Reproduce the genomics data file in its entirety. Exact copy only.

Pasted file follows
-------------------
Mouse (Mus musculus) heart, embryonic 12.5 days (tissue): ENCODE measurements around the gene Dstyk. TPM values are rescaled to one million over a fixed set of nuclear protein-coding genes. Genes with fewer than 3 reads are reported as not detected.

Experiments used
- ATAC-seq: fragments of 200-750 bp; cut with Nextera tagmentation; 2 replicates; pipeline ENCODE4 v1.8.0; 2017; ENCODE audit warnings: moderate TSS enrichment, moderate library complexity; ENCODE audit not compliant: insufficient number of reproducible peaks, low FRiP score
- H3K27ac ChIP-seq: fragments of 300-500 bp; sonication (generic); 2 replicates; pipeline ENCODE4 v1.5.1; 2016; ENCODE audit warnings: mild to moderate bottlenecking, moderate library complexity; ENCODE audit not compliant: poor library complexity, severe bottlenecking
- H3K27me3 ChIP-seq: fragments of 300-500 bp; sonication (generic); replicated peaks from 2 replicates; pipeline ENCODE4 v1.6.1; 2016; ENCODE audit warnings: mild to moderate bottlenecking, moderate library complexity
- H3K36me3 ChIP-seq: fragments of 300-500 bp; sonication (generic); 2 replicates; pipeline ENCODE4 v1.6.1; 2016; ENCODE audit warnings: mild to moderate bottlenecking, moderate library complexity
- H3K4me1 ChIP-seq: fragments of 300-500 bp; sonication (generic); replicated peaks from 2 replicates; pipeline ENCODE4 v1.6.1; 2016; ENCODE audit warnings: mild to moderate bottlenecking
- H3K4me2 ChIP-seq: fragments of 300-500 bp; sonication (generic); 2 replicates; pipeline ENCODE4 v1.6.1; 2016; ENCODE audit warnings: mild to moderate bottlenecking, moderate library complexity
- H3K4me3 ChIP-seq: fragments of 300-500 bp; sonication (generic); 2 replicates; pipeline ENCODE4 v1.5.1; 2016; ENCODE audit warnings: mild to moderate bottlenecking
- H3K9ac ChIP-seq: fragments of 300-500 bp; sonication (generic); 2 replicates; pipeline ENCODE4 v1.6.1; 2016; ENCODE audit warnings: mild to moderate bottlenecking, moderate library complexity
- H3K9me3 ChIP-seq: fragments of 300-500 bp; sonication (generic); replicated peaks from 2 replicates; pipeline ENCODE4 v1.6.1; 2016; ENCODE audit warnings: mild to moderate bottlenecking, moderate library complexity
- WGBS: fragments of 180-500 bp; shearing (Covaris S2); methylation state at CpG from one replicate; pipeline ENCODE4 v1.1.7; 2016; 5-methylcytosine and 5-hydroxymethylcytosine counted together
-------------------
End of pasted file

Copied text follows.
Mouse (Mus musculus) heart, embryonic 12.5 days (tissue): ENCODE measurements around the gene Dstyk. TPM values are rescaled to one million over a fixed set of nuclear protein-coding genes. Genes with fewer than 3 reads are reported as not detected.

Experiments used
- ATAC-seq: fragments of 200-750 bp; cut with Nextera tagmentation; 2 replicates; pipeline ENCODE4 v1.8.0; 2017; ENCODE audit warnings: moderate TSS enrichment, moderate library complexity; ENCODE audit not compliant: insufficient number of reproducible peaks, low FRiP score
- H3K27ac ChIP-seq: fragments of 300-500 bp; sonication (generic); 2 replicates; pipeline ENCODE4 v1.5.1; 2016; ENCODE audit warnings: mild to moderate bottlenecking, moderate library complexity; ENCODE audit not compliant: poor library complexity, severe bottlenecking
- H3K27me3 ChIP-seq: fragments of 300-500 bp; sonication (generic); replicated peaks from 2 replicates; pipeline ENCODE4 v1.6.1; 2016; ENCODE audit warnings: mild to moderate bottlenecking, moderate library complexity
- H3K36me3 ChIP-seq: fragments of 300-500 bp; sonication (generic); 2 replicates; pipeline ENCODE4 v1.6.1; 2016; ENCODE audit warnings: mild to moderate bottlenecking, moderate library complexity
- H3K4me1 ChIP-seq: fragments of 300-500 bp; sonication (generic); replicated peaks from 2 replicates; pipeline ENCODE4 v1.6.1; 2016; ENCODE audit warnings: mild to moderate bottlenecking
- H3K4me2 ChIP-seq: fragments of 300-500 bp; sonication (generic); 2 replicates; pipeline ENCODE4 v1.6.1; 2016; ENCODE audit warnings: mild to moderate bottlenecking, moderate library complexity
- H3K4me3 ChIP-seq: fragments of 300-500 bp; sonication (generic); 2 replicates; pipeline ENCODE4 v1.5.1; 2016; ENCODE audit warnings: mild to moderate bottlenecking
- H3K9ac ChIP-seq: fragments of 300-500 bp; sonication (generic); 2 replicates; pipeline ENCODE4 v1.6.1; 2016; ENCODE audit warnings: mild to moderate bottlenecking, moderate library complexity
- H3K9me3 ChIP-seq: fragments of 300-500 bp; sonication (generic); replicated peaks from 2 replicates; pipeline ENCODE4 v1.6.1; 2016; ENCODE audit warnings: mild to moderate bottlenecking, moderate library complexity
- WGBS: fragments of 180-500 bp; shearing (Covaris S2); methylation state at CpG from one replicate; pipeline ENCODE4 v1.1.7; 2016; 5-methylcytosine and 5-hydroxymethylcytosine counted together